MSMS STAR Students and Teachers reflect on their wins


Courtesy of Chuck Yarborough

Four of the STAR Students (pictured above), Jackson Flowers, Nathan Lechner, Aaron Wan and Cameron Wright, were further recognized as ALL-STAR Students.

Amy Zhang, Copy Editor

MSMS has 12 STAR students this year, the most from any school in the state.

To be nominated for the honor, seniors had to have a composite ACT score over 35 and a grade average of 93 or higher.

In normal years, all 12 of MSMS’s STAR Students would have attended the ceremony, held by the Mississippi Economic Council Thursday, April 29 in Jackson, but only the four ALL-STAR Students and Teachers were invited this year due to covid-19.

The 12 STAR Students, along with their six STAR Teachers, are:

Ian Avant and Philip Benge; Luke Bowles and Thomas Richardson; Evan Dickinson and Ian Barclay; Jackson Flowers and Philip Benge; Nathan Lechner and Charles Yarborough; Michael Lu and Philip Benge; Zachary Medlin and Ian Barclay; Anh Mi Nguyen and Shae Koenigsberger; Jack Standard and Philip Benge; Nina Yen Vo and Philip Benge; Aaron Wan and Lori LeVar Pierce; Cameron Wright and Ian Barclay

Of these students, Flowers, Lechner, Wan and Wright were further recognized as ALL-STAR Students, placing among the top 20 students in the statewide STAR Student program. Flowers was also named second runner-up for Mississippi’s 2021 ALL-STAR Scholar and received a four-year $16,000 scholarship. His STAR Teacher, Dr. Benge, received a $1,000 award. The remaining three ALL-STAR Scholars received a one-time scholarship of $1,000, and their STAR teachers received $500 each.

Wan was grateful for MSMS’s academically rigorous environment, which allowed him to focus on preparing for the ACT and learning in general. However, he believed his activities outside of the classroom were equally important for his academic experience at MSMS.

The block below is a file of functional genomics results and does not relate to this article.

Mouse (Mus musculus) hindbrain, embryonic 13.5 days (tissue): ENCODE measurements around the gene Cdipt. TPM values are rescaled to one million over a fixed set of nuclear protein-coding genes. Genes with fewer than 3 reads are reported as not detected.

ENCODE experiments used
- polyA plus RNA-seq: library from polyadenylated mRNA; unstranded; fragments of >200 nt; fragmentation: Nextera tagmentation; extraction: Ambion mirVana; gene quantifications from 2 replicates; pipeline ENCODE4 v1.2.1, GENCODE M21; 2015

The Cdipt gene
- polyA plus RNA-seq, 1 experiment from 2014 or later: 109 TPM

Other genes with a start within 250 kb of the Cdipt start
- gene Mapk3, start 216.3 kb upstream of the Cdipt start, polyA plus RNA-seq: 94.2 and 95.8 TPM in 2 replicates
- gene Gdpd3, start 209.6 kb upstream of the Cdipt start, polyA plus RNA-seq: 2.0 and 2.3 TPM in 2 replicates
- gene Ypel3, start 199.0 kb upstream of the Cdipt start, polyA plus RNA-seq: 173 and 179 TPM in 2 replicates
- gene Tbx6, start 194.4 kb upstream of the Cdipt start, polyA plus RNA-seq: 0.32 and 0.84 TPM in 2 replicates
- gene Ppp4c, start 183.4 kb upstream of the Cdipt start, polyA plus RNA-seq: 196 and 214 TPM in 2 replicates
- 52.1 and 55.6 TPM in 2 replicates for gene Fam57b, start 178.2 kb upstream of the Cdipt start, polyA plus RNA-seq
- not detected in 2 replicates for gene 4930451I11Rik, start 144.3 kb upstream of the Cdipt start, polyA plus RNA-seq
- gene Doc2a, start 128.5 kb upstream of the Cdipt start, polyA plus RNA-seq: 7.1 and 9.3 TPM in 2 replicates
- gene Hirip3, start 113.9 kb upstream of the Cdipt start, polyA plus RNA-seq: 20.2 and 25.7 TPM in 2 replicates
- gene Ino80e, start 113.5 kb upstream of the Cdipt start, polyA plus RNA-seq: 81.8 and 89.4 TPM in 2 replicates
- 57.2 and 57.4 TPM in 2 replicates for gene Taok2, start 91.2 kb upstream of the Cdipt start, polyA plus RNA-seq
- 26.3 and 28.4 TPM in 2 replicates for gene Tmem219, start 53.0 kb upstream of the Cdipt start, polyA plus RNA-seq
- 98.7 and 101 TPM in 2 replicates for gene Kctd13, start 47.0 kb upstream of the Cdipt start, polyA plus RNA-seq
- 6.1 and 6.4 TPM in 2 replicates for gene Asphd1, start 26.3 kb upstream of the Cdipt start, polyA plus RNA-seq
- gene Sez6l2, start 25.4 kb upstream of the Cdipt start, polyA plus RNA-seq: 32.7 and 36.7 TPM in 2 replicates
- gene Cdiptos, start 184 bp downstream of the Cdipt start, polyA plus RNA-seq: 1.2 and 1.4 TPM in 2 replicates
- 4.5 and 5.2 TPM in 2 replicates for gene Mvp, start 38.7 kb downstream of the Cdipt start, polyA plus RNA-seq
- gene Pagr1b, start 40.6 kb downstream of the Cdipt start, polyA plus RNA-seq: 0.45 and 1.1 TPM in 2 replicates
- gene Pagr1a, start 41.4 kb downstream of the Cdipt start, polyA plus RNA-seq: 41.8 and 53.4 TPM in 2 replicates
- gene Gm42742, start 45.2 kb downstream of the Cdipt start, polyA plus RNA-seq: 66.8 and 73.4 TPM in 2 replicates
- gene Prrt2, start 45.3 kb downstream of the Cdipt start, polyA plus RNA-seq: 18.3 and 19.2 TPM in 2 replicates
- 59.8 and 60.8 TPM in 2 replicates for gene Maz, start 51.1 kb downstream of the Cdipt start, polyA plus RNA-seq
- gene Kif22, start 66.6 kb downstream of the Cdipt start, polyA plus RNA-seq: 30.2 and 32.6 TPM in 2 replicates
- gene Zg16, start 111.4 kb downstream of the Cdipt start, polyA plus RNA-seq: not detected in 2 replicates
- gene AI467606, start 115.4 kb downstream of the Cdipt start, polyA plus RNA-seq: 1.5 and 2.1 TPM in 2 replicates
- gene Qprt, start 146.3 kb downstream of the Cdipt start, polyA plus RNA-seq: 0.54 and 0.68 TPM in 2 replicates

“I chose Mrs. Pierce because she was very supportive of Speech and Debate, and she helped me further my passions outside of school,” Wan said.

Similarly, Lechner chose his STAR Teacher based on his extracurriculars.

“I nominated Mr. Yarborough because I really enjoyed having him as a teacher and appreciated all he did to help with soccer,” Lechner said.

“I am deeply honored to be recognized by a student as having an impact on their academic career,” Yarborough said. “To be selected by a student as talented as Nathan makes the honor that much more awesome!”

Deja vu

For ALL-STAR Student Cameron Wright, this recognition represented his hard work at MSMS beyond just his ACT score. His STAR Teacher, Ian Barclay, instructed him in six different math and physics classes and was instrumental in his decision to take higher-level math courses at MSMS.

“What distinguished him most as a STAR Teacher was when he came up to me during junior year and put forth the idea of self-studying Calculus II and III over the summer,” Wright said. “It ended up being a huge undertaking for me and just the fact that he had the confidence in me to suggest it was a huge encouragement.”

Wright, who entered MSMS taking Barclay’s Foundations math course, would go on to complete all the single-variable calculus classes during his junior year and successfully finish multivariable calculus his senior year. Wright also took AP Physics 1, Calculus I and a math independent study with Barclay, all of which helped him learn calculus officially and unofficially. At Barclay’s suggestion, he also self-studied Calculus II and III over the summer with the goal of placing into multivariable calculus in the fall of his senior year. After learning from textbooks, prep books, websites and Barclay’s teaching, Wright mastered single-variable calculus and was able to ace MSMS’s multivariable course.